One of the big news items recently is FCA confirming not only is a Jeep Wrangler pickup on the horizon, but also a diesel and hybrid powertrain for those trucks. Could this truck finally force Toyota’s hands or is it just a niche product?
Chrysler announced it will double production of its Ram diesel offerings to 20 percent of its mix. While Toyota Tundra fans may not see this as a big deal, they should. Here’s why.
UPDATE: Unfortunately, this is old news. Toyota back-tracked on this announcement and these plans are dead. Read the full story on the diesel Toyota Tundra.
Boy, do we like it when we’re right…here’s the Reuter’s press release trimmed-down to the important facts:
Toyota President Katsuaki Watanabe said on Sunday the Japanese automaker will launch a diesel-powered Tundra pickup truck and Sequoia SUV in the United States…Toyota has repeatedly hesitated to committing a diesel vehicle for the U.S. market…especially for use in larger vehicles.
“I am happy to confirm that a new clean-diesel V8 engine will be offered in both the Tundra and the Sequoia in the near future,” Watanabe told a news conference at the North American International Auto Show.
The “near future” is likely to be next year…we think the Diesel Tundra will debut in late 2009 as a 2010 model.
UPDATE – This post is out-of-date – see the latest news on the Diesel Tundra for more info.
Isuzu and Toyota made a recent announcement about a diesel they’re developing that shines some light on their development of a diesel Toyota Tundra.
GOOD NEWS: While not specifically having anything to do with the Tundra, Toyota’s recent announcement (see link below) contains some enlightening information. The press release indicates that Toyota and Isuzu can recuperate diesel development costs even if the diesel engine they’ve developed only sells 20k units per year. If Toyota can recover their R&D costs on on such a small number of engines, the sales volume needed to justify producing a diesel variant of the Tundra is probably lower than we estimated in our last discussion of a Diesel Toyota Tundra.
If we conservatively assume that Toyota will need to sell 40k diesel engines per year to cover R&D costs, Toyota only needs to boost Tundra sales by 20% to reach their “break-even” point. In 2006, Dodge sold 150k diesels, GM 200k, and Ford about 320k diesel powered pickups. Granted, some of those vehicles were “fleet” heavy duty offerings that Toyota may not compete with, but if Toyota only reaches 10% diesel market share, they’ll more than break-even on their diesel development costs.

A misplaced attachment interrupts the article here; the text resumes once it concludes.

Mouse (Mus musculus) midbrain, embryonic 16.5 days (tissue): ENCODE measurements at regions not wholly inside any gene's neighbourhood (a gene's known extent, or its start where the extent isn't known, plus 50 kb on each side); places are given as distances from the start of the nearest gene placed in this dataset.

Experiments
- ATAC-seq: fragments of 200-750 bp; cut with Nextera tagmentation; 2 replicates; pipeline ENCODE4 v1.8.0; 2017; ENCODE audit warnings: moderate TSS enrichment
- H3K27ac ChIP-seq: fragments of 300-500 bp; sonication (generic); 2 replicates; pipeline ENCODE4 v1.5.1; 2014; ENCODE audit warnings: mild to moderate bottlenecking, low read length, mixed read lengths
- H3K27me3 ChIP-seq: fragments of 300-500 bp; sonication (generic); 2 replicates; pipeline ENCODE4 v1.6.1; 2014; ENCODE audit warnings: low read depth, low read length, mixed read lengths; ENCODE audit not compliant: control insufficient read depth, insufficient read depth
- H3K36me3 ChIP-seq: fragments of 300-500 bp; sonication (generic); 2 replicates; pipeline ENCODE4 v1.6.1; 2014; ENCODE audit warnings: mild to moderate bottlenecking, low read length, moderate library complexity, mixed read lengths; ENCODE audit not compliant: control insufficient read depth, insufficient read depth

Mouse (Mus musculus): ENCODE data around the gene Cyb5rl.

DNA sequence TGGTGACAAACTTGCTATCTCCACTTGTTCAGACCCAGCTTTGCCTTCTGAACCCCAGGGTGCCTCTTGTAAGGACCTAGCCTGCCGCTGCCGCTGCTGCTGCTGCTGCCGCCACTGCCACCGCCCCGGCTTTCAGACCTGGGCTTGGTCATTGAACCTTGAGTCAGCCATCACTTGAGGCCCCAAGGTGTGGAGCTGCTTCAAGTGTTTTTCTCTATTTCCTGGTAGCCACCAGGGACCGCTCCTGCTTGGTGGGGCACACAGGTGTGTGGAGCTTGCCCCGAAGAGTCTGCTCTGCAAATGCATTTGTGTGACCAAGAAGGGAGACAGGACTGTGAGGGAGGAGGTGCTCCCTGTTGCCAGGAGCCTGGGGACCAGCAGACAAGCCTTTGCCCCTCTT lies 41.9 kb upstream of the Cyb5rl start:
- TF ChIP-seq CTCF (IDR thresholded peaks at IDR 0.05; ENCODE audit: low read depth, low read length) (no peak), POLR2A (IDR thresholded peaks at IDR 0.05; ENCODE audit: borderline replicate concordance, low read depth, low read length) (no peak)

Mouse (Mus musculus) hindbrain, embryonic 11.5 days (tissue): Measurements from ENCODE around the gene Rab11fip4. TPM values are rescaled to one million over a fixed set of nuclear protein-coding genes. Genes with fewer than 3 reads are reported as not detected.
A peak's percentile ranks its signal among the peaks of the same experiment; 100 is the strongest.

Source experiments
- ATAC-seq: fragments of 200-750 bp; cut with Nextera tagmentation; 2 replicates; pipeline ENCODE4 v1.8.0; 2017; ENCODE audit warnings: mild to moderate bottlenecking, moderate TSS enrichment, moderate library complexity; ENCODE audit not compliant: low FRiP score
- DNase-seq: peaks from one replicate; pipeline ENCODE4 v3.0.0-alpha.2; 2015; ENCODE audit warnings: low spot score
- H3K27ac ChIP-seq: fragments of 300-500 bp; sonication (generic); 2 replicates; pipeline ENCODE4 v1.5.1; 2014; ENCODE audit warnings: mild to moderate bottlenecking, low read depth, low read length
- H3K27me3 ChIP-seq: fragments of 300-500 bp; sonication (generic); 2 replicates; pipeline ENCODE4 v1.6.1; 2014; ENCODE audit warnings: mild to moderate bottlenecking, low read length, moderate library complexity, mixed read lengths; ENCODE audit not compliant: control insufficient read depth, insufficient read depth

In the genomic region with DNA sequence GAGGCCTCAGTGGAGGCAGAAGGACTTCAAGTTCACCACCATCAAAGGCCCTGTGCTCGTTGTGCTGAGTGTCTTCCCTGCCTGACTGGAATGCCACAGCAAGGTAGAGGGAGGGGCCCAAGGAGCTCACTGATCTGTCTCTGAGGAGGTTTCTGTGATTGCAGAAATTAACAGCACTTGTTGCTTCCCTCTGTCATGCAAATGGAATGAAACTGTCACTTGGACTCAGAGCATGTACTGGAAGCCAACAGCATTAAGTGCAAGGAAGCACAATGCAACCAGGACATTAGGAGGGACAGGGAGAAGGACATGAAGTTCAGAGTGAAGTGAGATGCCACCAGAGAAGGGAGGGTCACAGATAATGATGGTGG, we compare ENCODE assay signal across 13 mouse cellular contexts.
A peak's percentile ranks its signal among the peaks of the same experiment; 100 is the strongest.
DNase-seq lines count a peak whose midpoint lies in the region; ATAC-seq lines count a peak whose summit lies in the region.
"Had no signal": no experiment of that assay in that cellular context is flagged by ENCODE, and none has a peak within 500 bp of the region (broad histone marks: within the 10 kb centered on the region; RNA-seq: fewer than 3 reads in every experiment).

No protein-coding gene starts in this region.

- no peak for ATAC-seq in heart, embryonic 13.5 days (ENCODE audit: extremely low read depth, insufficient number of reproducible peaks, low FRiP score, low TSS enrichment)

Is this an indicator that Toyota is producing a Diesel Tundra? We think so — Toyota continues to demonstrate interest and investment in the diesel market, and the pending passage of new CAFE regulations requiring better fuel economy encourage Toyota to put more emphasis on diesel technology. Considering that Toyota Vice President Kazuo Okamoto has stated the Tundra is going to be Toyota’s first U.S. diesel, consider this another sign that a Diesel Tundra is coming ASAP.
Why do you think the Diesel Tundra will debut in 2009? The industry consensus is that engine development takes 2 – 3 years. Toyota announced a partnership with Isuzu to develop diesel engines in June of this year, the idea being that Toyota would be able to bring diesel variants to market faster with Isuzu’s help. If R&D for a diesel Tundra began immediately after the partnership with Isuzu was solidified, (which is easy to imagine based on the Tundra’s sales performance this year) that would mean that the Tundra diesel engine will be ready for production in 2009 or 2010. We believe that Toyota will most likely assemble the new Tundra diesel engine from components already available, making 2 years a likely time frame.
How big will the Tundra’s diesel engine be? It’s still a mystery. Toyota may be adapting a diesel for the U.S. from one currently in production somewhere else in the world, or they may be developing a completely new engine. The 2007 Tundra Diesel SEMA concept featured an 8.0L Hino engine, but we doubt that will be the final offering…Ford is planning to offer a 4.4L diesel in the F150 in 2010, and Ford will offer a slightly larger version in their SuperDuty line. Certainly not anything as big as the 8.0L Hino though — such a big engine would only worsen emissions and fuel economy. Expect the Tundra diesel in the 6.0L range, with the possibility that Toyota’s first diesel might be a little smaller than everyone else’s (just like their first V8 was).
We’ll continue to update you about diesel development as more information comes in. Read the press release.